They say a picture is worth a 1000 words but is it?

Portrait of posh blonde young woman wearing fur jacket, gold and headphone, taking a selfie using the smart phone. Studio shot, turquoise background.

Thumbing a lift on the super highway of information is dead easy. Almost all of us, do it on a daily basis. Jumping from website to website, snatching bits of data, comparing price and service and saving pins of other people’s ideas, for when we have a spare moment to replicate their designer lives.

When the Baby Boomers have buried their parents, a significant portion of the remaining resistance against the lithium chip revolution, will die with them.  While not being one of them, I am thankful for those that prefer to live off the grid. We will need their advice, when it all goes to Hell in a hand basket and we can’t find a working power point.

Our addiction with self expression has created what I call, ‘ identity gridlock‘. There are multiple online platforms on which to construct an identity, to register a opinion and scatter digital images like crumbs on the way to grandma’s cottage. Then there is the food revolution where zillions of meaningless photos of the food that have been consumed are posted. Seriously who cares?  Perhaps an automatic image of a malnourished child should be beamed back to you, like reality pingpong.

While the masses are fixated on watching the increasing and decreasing bum sizes of a family of lazy rich self obsessed women… Syria burns, children starve, ice melts….oh it is all too hard, isn’t it?

Most of us with social media profiles and twitter accounts, are critically reviewing our existence and are obsessively following the lives of others that we will never meet and worse still acting as if our own, are of significant interest.

My definition of friendship is frankly more than a Facebook collection of people whose path has crossed mine at some stage. I can barely do justice to the relationships that I currently invest in. I have found in reality that relationships take time and effort.

We are, as humans hardwired to make sense of our living experience and to document our individual and collective human history. We also have a deep appreciation for the art of representation in all of its varied artistic forms.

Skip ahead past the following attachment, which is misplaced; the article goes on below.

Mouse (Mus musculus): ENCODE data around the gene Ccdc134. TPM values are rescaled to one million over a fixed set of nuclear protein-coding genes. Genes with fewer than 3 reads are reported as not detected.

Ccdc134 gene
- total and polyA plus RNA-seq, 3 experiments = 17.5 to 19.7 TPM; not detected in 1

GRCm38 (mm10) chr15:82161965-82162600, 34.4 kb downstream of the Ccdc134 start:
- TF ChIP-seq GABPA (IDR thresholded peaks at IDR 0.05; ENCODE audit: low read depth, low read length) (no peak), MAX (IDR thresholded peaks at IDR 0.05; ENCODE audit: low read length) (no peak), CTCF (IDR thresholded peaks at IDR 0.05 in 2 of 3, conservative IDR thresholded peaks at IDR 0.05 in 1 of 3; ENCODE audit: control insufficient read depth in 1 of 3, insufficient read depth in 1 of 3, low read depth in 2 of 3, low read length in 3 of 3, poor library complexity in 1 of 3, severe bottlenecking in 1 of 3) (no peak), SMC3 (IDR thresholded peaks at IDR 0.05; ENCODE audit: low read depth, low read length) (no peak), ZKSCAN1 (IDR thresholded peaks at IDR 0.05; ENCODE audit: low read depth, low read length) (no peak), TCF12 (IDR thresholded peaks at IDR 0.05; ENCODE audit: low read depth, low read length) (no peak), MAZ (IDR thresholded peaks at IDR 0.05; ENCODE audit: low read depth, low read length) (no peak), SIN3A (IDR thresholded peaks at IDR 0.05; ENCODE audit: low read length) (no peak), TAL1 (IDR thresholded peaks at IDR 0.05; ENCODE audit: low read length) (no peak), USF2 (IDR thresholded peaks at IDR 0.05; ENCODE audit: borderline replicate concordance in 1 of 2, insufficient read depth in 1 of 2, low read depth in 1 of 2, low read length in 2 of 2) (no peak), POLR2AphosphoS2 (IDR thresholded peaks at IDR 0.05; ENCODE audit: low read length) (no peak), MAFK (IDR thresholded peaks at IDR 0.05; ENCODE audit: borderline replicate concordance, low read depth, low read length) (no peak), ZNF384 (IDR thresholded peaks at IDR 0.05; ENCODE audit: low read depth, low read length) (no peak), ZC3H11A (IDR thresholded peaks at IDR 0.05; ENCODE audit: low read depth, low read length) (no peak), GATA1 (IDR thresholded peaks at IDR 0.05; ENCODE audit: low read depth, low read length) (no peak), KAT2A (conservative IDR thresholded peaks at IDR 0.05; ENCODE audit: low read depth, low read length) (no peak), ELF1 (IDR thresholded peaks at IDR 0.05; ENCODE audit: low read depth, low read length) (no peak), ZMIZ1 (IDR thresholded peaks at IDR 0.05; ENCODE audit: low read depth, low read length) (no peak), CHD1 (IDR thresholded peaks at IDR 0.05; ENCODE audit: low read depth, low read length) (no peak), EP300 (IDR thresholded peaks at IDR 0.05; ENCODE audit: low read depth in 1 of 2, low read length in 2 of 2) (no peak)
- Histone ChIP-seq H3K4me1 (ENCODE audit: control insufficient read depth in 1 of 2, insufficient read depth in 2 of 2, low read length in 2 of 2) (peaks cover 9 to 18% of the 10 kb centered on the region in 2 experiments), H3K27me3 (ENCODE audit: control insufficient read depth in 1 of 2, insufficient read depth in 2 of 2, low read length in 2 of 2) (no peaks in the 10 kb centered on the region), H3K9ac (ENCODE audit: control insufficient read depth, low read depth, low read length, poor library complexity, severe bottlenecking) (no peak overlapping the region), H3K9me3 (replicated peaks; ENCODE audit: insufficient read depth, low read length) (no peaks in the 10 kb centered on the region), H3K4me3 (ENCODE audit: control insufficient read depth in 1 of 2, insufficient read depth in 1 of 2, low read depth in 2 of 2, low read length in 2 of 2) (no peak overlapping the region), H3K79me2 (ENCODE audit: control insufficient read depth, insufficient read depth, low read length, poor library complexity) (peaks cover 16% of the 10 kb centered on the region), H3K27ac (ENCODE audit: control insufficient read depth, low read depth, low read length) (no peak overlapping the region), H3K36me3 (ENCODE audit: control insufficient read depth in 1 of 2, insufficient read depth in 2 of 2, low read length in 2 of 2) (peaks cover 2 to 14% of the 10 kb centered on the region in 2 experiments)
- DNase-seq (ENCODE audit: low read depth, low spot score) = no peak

Do we need a legacy of our identity and over documented lives, for our loved ones for when we no longer physically exist?  Does the image of those that have died, now trapped in celluloid create ghosts that we can see or in print, can we now hear the voices of the dead? I’d like to think so. For that reason alone, I thought I’d create my own catalogue of ‘how to do’, for my twenty-something sons. I realised that haunting them from the grave, will have less impact, so I’ve decided against it. Another 30 second idea, shot down in flames!

Perhaps we just all seek a meaningful existence, secretly harbour the wish to live forever and think, like me that cryogenic techniques are frankly stupid science for anyone other than Trump. Let’s not wait until he is clinically dead to embalm him.

I openly admit, I am in love with language, film and photography. I apologise upfront for my lack of being able to elucidate my thoughts by using more of the expansive English language. I fall desperately short, as last count, in 2014, the English language had over one million words.

According to Global Language Monitor, there is a new word created every 98 minutes or about 14.7 words per day. Verbal currency could just be a marketer’s and parent’s nightmare and perhaps that is why new words are invented by the youth.

A recent example of a newly created marketing spin, is the blending of Paracetamol and Ibuprofen , Nuromol. I suggest minimum testing was undertaken in the Australian market…Want a nuromol?  ‘What the **** u call me? You’re a mole?.’

The earliest known surviving photograph (made in a camera), was taken by Joseph Nicéphore Niépce in 1826 or 1827. It is a grainy, midnight blue and beige image of the view from an upstairs window at Niépce’s estate, Le Gras, in the Burgundy region of France.

Time has trudged relentlessly on and brought with it an evolution in the convenience of digital photography.

I miss the original Polaroid Where magic lived.or maybe I just miss my youth? Magic seemed to just appear from out of the box. It often however, quietly faded in your photo album, unlike past fashion choices like fluorescent yellow leg warmers.

What does Gen X or Y know about the humiliation of waiting in line to pick up your photos, knowing that the creepy chemist has seen you in that crocheted white bikini or worse still, your joker boyfriend’s full frontal surprise shot? This generation only have to worry about sexting, cyber bullying, trolls and the Dark Web.  Yikes, bring back that expensive Kodak film!

We can thank Robert Cornelius for the first selfie, taken in Chestnut Street, Philadelphia in 1839. Now everyone is at it. Across the globe, duelling selfie sticks and buffed up men and whippet thin women gather in front of tourist locations to record themselves, experiencing life. Perhaps photo editing software will become a standard feature on our phones, when we can no longer travel the world?

Instagram has enabled everyone to ‘construct’ their preferred identity using imagery with a series of #sarcasm alert# descriptive hashtags.

A Gen Y woman recently reflected that ‘people were finding their identities via playing Pokémon Go’.

Call me old fashioned, but I thought that process of identity formulation, included reading and debate of philosophy, ideas and history, the development of values through discussion, friendship and socialisation and the expression of individualism through art and culture.

I digress, your choice of imagery and narrative while purposeful, perhaps is best when the life you are promoting is congruent with the #real life#, that you are living. Just saying!